Monday, February 04, 2008

The 8 minute mile

As athletes, and as people, we tend to build walls around ourselves. In one hand, the walls offer a sense of security. On the other hand they put up finite barriers for ourselves that require immense emotional strength to topple down. One of my walls was the 8 minute mile.

Growing up I was never a runner. In fact, I hated running. I had terrible eczema as a kid and most of the time my feet were covered in open sores. Needless to say, swimming was much more my thing. As I grew out of the eczema I slowly started jogging. I was never speedy, but I would occasionally test myself to see how fast I could run a mile. Up until I was 27 the fastest I ever ran a single mile was 8:00... and I just about threw up afterwards. The 8 minute mile became my fortress. A very wide and torturous moat separated me from miles that began with 7.

When I started triathlon training a few years ago I ran more. And occasionally in a race I would run a sub-8 mile. The first time was in a 5-miler in 2006. Then the next time wasn't until my 5k in December. And don't think I ever ran faster than that in training. No way.

Coming off my knee injury this year I ran with unwavering consistency. Almost every single day for 2 months. But every run was short, and every run was slow. I knew I needed to build up a really good base before I tested things out with speedwork.

2 weeks ago today I did my first Paulo run. In it was 20 minutes at 7:30 pace. 20 minutes! It was the most mentally draining workout I have ever done. Including 8-9 hour Ironman bricks. It took every ounce of strength I had not to decrease the speed on the treadmill. Afterwards I was completely spent.

Today was my third attempt at the dreaded zone 4 workout. And you know what? It was easy. I finished the interval and wanted to keep going. Have I gotten that much faster in 2 weeks? I highly doubt it. I think the whole trick was breaking down the mental barrier that I had around that elusive pace. What it boils down to is this: If you think you can't do it- you're right. If you think you can do it- you're right. It's all about controlling your attitude and breaking down the walls that you build around yourself. Sure, they're safe and comfortable. But don't you want to see what's on the other side?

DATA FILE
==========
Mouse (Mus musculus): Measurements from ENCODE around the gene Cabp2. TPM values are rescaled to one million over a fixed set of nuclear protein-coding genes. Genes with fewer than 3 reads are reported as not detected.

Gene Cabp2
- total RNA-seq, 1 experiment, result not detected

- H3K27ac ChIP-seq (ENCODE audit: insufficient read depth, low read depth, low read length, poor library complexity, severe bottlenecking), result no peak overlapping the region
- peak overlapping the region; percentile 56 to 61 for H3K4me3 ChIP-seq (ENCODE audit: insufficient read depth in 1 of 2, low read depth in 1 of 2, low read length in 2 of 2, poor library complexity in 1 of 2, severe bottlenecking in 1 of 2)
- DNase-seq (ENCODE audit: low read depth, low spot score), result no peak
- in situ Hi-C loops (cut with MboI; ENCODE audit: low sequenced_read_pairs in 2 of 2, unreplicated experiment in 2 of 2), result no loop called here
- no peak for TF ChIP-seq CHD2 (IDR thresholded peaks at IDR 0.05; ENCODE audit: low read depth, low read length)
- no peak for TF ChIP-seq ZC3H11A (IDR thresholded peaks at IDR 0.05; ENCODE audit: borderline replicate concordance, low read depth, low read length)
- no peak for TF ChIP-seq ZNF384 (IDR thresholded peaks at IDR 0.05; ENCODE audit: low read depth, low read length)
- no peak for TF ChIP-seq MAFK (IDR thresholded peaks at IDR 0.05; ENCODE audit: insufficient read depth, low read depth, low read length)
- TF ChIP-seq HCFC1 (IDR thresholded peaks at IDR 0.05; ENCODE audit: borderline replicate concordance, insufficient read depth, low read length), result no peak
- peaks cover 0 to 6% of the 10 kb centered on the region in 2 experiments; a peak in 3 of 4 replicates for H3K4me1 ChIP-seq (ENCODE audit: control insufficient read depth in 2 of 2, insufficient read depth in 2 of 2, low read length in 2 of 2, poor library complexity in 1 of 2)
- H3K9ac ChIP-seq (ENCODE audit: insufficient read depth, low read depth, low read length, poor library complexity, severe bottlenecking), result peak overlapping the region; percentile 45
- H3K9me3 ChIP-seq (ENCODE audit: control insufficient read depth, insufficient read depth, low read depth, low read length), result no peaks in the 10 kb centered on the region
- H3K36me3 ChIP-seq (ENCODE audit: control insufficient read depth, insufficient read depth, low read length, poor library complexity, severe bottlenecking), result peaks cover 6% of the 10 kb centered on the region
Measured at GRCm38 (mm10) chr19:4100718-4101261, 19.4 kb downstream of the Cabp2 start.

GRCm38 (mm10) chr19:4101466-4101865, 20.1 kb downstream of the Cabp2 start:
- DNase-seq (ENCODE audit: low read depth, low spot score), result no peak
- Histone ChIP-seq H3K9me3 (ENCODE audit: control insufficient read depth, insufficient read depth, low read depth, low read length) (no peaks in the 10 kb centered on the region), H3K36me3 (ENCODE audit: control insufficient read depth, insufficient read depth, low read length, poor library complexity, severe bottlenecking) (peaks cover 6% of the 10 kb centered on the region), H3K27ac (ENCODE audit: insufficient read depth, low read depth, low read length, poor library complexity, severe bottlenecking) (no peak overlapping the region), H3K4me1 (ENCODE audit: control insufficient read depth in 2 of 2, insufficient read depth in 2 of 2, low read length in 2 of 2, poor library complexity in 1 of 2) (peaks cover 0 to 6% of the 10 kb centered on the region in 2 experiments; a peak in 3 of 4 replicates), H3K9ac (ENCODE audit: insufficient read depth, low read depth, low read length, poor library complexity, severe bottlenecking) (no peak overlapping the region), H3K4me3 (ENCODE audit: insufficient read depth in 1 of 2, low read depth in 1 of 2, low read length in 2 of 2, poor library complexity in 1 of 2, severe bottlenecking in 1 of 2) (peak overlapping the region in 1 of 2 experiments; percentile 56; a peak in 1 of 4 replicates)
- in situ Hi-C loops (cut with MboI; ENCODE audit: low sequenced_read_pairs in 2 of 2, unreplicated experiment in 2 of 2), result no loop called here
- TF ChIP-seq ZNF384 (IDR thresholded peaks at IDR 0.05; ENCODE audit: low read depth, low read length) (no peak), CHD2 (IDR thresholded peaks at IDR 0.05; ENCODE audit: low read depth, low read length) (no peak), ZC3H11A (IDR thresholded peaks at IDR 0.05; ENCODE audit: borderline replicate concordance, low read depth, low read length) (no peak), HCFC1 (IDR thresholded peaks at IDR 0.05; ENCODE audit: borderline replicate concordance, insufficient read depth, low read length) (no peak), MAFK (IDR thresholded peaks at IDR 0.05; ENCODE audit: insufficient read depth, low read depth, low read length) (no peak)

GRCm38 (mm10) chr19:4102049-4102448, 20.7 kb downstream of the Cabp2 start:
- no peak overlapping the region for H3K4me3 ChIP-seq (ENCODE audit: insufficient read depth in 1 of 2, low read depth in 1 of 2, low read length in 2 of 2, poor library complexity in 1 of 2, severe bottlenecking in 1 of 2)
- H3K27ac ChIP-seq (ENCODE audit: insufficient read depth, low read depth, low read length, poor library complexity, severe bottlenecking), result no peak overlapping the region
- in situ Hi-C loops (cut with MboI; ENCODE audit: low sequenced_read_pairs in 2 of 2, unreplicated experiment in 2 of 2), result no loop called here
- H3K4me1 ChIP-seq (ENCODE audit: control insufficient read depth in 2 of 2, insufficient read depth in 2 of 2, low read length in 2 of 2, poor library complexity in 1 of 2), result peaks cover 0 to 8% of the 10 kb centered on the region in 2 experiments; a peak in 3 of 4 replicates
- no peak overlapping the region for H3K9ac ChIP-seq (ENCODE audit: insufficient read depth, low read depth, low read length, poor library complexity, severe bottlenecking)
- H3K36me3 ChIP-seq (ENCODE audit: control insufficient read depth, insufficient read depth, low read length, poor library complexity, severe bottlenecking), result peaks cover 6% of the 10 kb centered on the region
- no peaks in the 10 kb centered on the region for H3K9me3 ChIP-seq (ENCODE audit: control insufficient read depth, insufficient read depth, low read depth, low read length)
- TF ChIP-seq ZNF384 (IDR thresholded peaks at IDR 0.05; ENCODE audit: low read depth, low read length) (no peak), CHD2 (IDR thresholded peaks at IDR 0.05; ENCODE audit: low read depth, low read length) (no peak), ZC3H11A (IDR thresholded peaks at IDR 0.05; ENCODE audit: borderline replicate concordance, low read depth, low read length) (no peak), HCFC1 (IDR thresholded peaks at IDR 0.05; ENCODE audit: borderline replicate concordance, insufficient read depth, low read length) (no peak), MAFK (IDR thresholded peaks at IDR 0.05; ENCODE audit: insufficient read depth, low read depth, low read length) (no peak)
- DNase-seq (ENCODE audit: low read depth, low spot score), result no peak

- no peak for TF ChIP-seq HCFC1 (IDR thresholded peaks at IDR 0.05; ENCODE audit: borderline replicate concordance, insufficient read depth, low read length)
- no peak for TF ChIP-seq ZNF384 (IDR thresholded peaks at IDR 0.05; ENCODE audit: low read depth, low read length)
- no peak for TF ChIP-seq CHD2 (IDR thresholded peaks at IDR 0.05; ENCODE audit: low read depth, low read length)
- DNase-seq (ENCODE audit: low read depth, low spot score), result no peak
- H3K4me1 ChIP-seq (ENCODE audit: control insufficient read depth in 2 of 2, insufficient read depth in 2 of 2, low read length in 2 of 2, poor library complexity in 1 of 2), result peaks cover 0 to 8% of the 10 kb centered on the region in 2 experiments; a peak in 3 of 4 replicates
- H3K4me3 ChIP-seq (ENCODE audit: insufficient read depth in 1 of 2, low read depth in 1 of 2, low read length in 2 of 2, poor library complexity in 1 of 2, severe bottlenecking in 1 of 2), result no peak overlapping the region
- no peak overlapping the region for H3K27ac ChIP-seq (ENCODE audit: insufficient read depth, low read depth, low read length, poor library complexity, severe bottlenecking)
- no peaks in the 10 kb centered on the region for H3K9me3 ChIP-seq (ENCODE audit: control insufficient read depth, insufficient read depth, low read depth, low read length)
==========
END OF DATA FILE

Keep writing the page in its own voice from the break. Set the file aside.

11 comments:

khai said...

Nicely done!

I just hope you weren't smiling... You know hoe Paulo feels about smiling...

Danielle in Iowa said...

Wow, nice job! I personally had the mental barrier against running more than 6 miles. I ran regularly for five years before I ever ran more than 6!

Ken Schulz said...

Way to go Jodi! People, watch out for this speedster because she'll be huntin you down in a future race! Keep it up!!!

Wes said...

For me, the mental barrier was the walk break... 90% of the battle is mental! :-)

Bob Almighty said...

Yay Jodi...next on the agenda...sub-6 miles for the marathon.

DaisyDuc said...

I am going to have to look out for you!

Chad in the Arizona Desert said...

Great job! Sounds like some wonderful progress to me. Keep it up!

B Bop said...

Awesome Jodi!! I suppose it is our mind that controls our bodies after all, eh.

The Cruise Director said...

I stumbled on to your blog from a friend of a friend's blog. I think it is that whole small world 6 degrees of separation thing. Anyway, I just want to say how impressive it is that you work so hard in your profession and yet are so dedicated to your training. Kudos to you! Good luck this season.

Al said...

With the run coming along, you'll be a triathlon force to reckoned with...

Kolla said...

You give me hope!! I always thought I was a hopeless running case until a run in with a DVT last year. Now I'm running better than ever before, but a 9 minute mile is still huge for me. And you are so right, it's all in my head. Body can do it, but mind isn't ready....